The measurement of five different segments of humerus was as follows:
A-B: Distance between the most proximal point on the articular segment of humeral head to the most proximal point of greater tuberosity (HA).
A-C: Distance between the most proximal point of head of humerus and surgical neck of humerus (HB).
D-E: Distance between most distal point and most proximal point along the edge of the olecranon fossa (HC).
E-F: Distance between the most distal point trochlea of humerus (HD).
D-F: Distance between along the proximal edge of olecranon fossa and most proximal point of trochlea of humerus (HE).
And finally the maximum humerus length (HL) - the distance between the most proximal point on the head of humerus to most distal point of trochlea of humerus (A-F), is also obtained.
Descriptive statistics. The mean values of different segments (HA, HB, HC, HD, HE) and as well as the maximum length of the humerus (HL) were determined as shown in the Table I, following the descriptions as shown in Fig. 2. No statistical test to analyze the differences between right and left sides was accomplished, because right and left humeri do not belong to same individuals.
Simple linear regression. Table II show the results of simple linear regression, involving different segments of humerus, respectively. Analyzing the results of simple regression, it was possible to observe that best estimative were obtained in the right side only and considering the right humerus, positive results were seen only in the segments HB and HE, in decreasing order and are depicted in a scatter diagram (Figs. 3 and 4).
Fig. 3. Scatter diagram showing linear
regression of right humerus with HB segment.
Fig. 4. Scatter diagram showing linear regression
of right humerus with its segment HE.
Simple regression formulae. Table III shows regression formulae for the estimative of humerus length from its different segments.
The humerus is the longest and largest bone of the upper limb and it is very important to identify its total length from their segmental measurements. In forensic anthropology, a method for estimating height based on the distances of segments of long bones becomes crucial and necessary.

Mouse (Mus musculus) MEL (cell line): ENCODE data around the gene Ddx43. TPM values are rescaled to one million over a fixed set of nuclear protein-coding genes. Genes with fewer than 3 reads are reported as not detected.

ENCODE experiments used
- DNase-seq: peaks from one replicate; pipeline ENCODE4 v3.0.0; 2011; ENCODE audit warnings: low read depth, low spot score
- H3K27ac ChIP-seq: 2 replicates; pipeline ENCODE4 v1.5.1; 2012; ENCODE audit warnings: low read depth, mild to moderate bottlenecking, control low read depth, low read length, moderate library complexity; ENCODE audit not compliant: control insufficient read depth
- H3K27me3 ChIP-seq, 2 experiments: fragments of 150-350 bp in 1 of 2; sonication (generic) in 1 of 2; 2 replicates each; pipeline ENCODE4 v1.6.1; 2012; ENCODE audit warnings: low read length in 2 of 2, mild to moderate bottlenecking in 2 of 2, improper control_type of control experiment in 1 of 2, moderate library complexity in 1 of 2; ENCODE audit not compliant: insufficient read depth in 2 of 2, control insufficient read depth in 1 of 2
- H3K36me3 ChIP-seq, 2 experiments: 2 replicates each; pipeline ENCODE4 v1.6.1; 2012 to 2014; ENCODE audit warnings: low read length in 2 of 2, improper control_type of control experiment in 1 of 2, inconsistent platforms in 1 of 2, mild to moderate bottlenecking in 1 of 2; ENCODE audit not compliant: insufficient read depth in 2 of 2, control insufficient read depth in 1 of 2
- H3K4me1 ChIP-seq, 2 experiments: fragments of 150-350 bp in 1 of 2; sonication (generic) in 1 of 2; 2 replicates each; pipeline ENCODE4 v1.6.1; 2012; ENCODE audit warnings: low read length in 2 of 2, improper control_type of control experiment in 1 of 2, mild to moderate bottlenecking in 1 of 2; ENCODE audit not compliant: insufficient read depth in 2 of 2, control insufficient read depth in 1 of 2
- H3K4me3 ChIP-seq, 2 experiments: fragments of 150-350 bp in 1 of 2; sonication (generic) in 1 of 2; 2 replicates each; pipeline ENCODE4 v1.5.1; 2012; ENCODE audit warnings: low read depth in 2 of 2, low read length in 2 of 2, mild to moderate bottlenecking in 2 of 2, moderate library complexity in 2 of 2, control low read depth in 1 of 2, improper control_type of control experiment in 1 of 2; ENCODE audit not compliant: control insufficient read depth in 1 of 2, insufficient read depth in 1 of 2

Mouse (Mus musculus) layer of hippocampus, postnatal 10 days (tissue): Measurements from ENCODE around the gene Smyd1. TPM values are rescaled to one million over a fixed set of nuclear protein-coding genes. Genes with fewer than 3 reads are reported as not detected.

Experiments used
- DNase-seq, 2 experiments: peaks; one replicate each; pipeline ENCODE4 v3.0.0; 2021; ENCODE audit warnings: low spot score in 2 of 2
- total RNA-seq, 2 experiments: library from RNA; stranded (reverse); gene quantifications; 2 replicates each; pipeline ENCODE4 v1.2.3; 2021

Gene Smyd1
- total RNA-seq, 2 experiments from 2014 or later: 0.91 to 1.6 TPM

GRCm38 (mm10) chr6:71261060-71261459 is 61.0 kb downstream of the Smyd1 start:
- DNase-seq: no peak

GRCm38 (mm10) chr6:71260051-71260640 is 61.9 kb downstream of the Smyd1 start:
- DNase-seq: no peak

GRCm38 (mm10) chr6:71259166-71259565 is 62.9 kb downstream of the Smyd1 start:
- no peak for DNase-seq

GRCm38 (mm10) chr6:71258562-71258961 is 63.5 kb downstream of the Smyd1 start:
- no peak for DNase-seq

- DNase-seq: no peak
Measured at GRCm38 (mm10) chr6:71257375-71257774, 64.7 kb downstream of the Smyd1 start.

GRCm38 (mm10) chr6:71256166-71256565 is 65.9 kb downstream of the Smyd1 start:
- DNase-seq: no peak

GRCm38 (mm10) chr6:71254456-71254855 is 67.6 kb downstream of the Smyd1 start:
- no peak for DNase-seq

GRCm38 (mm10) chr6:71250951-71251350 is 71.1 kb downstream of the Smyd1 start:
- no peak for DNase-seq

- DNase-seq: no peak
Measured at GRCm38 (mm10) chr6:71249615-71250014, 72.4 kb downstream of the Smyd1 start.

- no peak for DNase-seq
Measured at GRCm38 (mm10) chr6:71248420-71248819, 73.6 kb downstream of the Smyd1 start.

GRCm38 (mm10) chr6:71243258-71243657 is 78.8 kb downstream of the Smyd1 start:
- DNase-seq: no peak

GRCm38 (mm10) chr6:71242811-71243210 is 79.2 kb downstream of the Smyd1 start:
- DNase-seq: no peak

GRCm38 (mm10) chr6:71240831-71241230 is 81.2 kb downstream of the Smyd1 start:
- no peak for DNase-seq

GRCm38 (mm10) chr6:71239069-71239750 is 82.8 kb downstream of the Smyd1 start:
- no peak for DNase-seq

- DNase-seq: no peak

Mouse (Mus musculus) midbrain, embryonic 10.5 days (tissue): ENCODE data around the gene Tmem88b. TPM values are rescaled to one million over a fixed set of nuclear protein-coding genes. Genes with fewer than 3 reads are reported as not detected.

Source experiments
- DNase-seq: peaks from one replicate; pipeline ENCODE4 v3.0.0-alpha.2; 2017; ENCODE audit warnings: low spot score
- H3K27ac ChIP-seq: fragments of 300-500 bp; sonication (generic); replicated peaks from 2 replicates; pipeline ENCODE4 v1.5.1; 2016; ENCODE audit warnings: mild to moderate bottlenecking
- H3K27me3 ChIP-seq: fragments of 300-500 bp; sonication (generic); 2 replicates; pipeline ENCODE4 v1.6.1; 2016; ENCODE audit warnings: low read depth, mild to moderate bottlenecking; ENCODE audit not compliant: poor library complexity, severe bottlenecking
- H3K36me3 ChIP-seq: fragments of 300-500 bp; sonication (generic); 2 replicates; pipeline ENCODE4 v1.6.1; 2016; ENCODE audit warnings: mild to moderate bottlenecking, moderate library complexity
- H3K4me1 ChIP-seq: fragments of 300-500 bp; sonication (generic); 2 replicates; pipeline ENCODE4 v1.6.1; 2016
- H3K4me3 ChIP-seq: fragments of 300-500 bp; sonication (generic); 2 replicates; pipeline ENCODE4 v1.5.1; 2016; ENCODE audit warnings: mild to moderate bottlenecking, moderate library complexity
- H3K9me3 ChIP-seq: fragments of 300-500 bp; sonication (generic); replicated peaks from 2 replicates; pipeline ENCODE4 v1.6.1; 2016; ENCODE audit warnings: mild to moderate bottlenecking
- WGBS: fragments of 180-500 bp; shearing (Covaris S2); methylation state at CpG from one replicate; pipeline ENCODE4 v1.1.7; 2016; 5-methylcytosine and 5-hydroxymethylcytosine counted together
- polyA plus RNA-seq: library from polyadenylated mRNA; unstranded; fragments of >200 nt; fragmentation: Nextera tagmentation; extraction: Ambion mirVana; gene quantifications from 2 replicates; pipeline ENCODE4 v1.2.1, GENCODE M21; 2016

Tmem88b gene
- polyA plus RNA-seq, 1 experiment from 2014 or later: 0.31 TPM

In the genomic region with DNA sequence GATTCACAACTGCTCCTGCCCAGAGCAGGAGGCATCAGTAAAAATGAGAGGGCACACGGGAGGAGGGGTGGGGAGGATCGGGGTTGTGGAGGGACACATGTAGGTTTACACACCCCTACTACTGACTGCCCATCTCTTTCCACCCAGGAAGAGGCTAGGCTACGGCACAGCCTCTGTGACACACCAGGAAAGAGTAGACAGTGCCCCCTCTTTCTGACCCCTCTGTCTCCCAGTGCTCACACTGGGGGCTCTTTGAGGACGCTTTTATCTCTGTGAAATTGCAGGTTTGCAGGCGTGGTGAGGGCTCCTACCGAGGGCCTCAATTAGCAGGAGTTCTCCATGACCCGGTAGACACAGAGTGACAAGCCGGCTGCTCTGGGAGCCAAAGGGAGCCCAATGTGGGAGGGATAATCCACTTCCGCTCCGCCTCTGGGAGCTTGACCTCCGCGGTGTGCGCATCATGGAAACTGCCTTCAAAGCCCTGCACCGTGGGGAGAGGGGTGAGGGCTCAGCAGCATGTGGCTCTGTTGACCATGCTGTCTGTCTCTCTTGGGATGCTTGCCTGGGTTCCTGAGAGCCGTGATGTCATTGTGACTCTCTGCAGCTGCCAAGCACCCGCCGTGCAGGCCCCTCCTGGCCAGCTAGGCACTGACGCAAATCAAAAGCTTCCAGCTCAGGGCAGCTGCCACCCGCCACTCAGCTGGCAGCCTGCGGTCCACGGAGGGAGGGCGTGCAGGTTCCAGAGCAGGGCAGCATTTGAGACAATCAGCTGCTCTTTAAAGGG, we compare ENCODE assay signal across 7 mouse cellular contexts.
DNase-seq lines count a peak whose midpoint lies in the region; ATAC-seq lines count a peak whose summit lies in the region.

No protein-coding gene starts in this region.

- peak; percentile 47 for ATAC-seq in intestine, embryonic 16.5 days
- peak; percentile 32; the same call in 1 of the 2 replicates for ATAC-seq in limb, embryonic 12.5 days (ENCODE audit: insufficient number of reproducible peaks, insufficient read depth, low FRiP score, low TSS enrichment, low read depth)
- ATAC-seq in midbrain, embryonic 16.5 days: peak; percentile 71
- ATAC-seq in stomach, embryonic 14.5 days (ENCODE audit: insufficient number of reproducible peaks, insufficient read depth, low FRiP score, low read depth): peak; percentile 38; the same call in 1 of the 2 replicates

Also, it has been shown that in forensic and archaeological studies, the mean value of total humerus length gives an important evidence to indicate the characteristic features of a population as a whole (Wright & Vásquez; Mall et al.). So in our study, we obtained the mean values (Mean ± S.D) of the maximum humerus length (HL) of the adult humerus in Indian population, on both sides. They were found to be 309.6+20.6 & 299.6 + 22.5 mm on the right and left side respectively as against 307.1+ 20.6 & 304 ± 18.9 in Turkish population (Akman et al.) and our values were comparable to both Turkish and Spanish population (Muñoz et al.). Also, there is a possible existence of differences within the Caucasian populations, since Bulgarians have greater whereas the Maya forensic samples have lower mean values than Turks (Willey & Fasletti, 1991; Williams et al., 1989).
The distance from the most proximal point on the articular surface of the head of the humerus - to the distal point on surgical neck of humerus (HB) was 37.14 ± 4.82 mm on the right & 37.74±4.45 mm on the left side respectively. When these values were compared against Turkish population it was 41.0 ± 5.1 mm and 40.9 ± 3.9 mm on the right and left side respectively (Akman et al.). Also, in a study from Guatemala with forensic Maya samples, the distance was 32.8 ± 2.7 mm and it is therefore evident that there are differences in the values obtained as against previous studies (Zverev & Chisi, 2005; Hertzog et al., 1969).